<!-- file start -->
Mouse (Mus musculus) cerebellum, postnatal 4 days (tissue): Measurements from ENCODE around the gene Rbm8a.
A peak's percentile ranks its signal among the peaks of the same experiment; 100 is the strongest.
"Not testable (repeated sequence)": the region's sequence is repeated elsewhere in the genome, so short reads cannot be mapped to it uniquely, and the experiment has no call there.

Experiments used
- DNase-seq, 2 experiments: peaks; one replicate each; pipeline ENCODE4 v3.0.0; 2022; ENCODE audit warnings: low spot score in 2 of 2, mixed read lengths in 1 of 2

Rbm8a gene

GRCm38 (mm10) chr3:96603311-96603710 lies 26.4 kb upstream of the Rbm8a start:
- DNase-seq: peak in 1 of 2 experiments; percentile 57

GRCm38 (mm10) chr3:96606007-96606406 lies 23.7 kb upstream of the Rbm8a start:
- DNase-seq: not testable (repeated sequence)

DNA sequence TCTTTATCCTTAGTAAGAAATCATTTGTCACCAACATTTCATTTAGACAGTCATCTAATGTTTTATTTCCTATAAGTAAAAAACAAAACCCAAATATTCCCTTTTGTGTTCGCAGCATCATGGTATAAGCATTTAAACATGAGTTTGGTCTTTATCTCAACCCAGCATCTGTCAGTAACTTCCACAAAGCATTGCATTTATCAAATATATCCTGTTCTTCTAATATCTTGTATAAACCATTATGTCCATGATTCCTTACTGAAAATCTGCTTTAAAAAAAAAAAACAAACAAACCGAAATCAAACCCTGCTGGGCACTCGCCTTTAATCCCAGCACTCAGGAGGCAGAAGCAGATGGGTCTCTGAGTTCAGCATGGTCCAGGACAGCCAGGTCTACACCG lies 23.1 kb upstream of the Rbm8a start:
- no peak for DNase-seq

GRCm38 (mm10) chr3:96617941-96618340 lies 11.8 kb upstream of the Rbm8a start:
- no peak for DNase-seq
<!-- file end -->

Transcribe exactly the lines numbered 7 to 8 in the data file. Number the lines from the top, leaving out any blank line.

GRCm38 (mm10) chr3:96603311-96603710 lies 26.4 kb upstream of the Rbm8a start:
- DNase-seq: peak in 1 of 2 experiments; percentile 57